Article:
What’s your writing process?
I’m still figuring out a process that really works for me. I usually start with either a 4 or 8 bar melodic loop of some sort and let that take me someplace. I try to associate things from my personal life to the sounds of that loop and after that my melodies and lyrics kind of come together simultaneously.
What’s the story behind your new song “Union Station”?
Union Station is a story about a group of friends who are leaving all they know and moving together in this new, unfamiliar place and finding solace in each other. And for me, it represents so much more. Union Station represents the journey of becoming the artist that I ultimately want to become. Getting on the train each time is like going towards what I want, going after my dreams. In the 50 trips that I’ve made back and forth from San Diego to LA, I’m completely out of my comfort zone. I’m meeting with dozens of record execs, producers, recording sessions, and photo shoots.
What’s your favourite thing about alternative music?
I remember getting my first record player a couple years ago and getting some vinyls from my aunties record collection as a Christmas gift. I loved how all of these old artists were now new to me. Bands like Depeche Mode, The Smiths, Duran Duran, and The Cure blew my mind. this was also when I was starting to really get into alternative music because before that, my taste consisted of strictly hip-hop and r&b.
You had your first show last year, how was that experience?
It went well. Jack and I performed an acoustic set at this little coffee shop in a warehouse in Downtown San Diego. It was a sofar sounds performance so the way it works is that they only reveal the performers the day of the event. I have to admit, I was a little nervous before getting on stage since this was my first time performing in front of a live audience. It was pretty amazing seeing most of the people just taking the songs in for the first time. I’ve always been a fan of the sofar channel and to do it in my hometown just felt right.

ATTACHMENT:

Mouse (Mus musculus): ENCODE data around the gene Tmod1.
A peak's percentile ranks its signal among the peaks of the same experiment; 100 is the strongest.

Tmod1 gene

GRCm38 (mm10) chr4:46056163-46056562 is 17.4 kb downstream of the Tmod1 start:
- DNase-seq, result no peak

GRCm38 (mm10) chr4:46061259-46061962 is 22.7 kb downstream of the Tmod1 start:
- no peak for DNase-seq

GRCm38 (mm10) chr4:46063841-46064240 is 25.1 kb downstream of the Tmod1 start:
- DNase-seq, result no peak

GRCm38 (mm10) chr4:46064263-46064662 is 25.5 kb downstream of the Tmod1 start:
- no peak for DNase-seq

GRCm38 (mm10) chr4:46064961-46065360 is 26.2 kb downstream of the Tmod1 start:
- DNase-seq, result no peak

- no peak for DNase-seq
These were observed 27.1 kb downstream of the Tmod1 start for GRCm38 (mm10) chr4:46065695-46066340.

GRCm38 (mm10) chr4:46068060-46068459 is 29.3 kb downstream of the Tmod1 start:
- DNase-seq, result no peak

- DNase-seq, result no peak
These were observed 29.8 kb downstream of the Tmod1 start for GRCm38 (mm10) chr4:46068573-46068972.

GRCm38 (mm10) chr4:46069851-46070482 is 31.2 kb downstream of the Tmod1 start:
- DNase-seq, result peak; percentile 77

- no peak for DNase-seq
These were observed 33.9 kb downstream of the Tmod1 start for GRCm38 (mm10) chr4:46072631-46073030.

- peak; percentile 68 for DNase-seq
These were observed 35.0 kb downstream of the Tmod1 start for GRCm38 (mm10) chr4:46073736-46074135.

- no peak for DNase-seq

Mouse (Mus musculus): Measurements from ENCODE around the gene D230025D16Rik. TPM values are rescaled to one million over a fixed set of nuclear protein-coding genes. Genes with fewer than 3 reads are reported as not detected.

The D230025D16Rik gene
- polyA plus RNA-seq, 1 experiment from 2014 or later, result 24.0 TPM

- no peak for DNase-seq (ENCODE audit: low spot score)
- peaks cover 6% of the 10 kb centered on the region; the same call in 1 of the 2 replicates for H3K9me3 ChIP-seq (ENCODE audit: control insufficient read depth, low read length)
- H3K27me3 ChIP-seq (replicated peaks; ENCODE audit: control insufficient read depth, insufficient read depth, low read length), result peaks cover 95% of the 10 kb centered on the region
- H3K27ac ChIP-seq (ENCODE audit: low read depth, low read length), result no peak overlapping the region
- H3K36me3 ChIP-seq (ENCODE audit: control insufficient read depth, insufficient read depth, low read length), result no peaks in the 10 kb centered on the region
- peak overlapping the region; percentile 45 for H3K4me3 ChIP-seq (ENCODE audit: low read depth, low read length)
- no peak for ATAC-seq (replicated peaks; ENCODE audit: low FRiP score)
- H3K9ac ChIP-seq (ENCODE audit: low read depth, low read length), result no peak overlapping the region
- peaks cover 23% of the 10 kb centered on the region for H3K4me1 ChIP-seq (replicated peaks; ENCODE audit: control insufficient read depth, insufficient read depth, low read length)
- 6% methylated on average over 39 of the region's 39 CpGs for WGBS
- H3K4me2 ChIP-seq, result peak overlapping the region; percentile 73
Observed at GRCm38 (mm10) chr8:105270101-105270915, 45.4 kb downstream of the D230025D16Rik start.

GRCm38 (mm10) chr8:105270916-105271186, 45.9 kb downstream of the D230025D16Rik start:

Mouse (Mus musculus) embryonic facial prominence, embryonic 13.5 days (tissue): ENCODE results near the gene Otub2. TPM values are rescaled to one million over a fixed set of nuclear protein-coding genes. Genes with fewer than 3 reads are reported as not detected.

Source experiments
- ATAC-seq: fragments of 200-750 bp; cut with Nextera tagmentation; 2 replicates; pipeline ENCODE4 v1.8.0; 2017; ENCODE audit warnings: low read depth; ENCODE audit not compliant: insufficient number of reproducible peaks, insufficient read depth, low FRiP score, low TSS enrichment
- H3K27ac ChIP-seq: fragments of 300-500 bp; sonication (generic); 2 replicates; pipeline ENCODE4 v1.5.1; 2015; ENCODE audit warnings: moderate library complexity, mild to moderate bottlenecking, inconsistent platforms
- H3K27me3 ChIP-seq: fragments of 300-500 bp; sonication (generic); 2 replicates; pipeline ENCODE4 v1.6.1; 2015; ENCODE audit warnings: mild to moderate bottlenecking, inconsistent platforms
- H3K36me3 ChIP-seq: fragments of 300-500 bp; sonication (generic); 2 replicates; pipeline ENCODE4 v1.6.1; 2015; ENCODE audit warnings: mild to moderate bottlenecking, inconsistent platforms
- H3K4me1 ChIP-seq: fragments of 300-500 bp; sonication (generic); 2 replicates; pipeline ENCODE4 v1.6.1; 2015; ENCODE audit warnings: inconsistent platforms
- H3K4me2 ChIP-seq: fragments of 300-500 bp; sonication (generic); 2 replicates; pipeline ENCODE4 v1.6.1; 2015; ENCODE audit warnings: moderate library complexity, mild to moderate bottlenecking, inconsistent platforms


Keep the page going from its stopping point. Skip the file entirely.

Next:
You celebrated 1 million listens on “Where We Go”, how did that make you feel?
It felt really surreal. At first, I viewed it as numbers on the screen but when I got to really thinking about it, that number represents 1 million streams from people all over the world. It made me feel like WOW people really do connect with my music.
Any plans to collaborate with your Uncle (former rapper)?
While we have very different styles in music, who knows what the future holds. I would have to say that part of the reason I do music today was because my parents had an independent hip-hop record label when I was like 5 years old and he was their main artist. I would be in the studio with them while recording and at the live performances. I even used his old mic for Daunt and prior to record my music so I’d like to think I drew some energy and inspiration from him. I think that all of those experiences of watching him develop as an artist really planted the seeds for me.
Anything exciting coming up e.g. gigs, new releases/projects?
We just shot the video for union station and I’m super excited for it to be out in the world. I also just got back from Phoenix where I was working with Jack Kolbe on my new project that will hopefully be out this summer.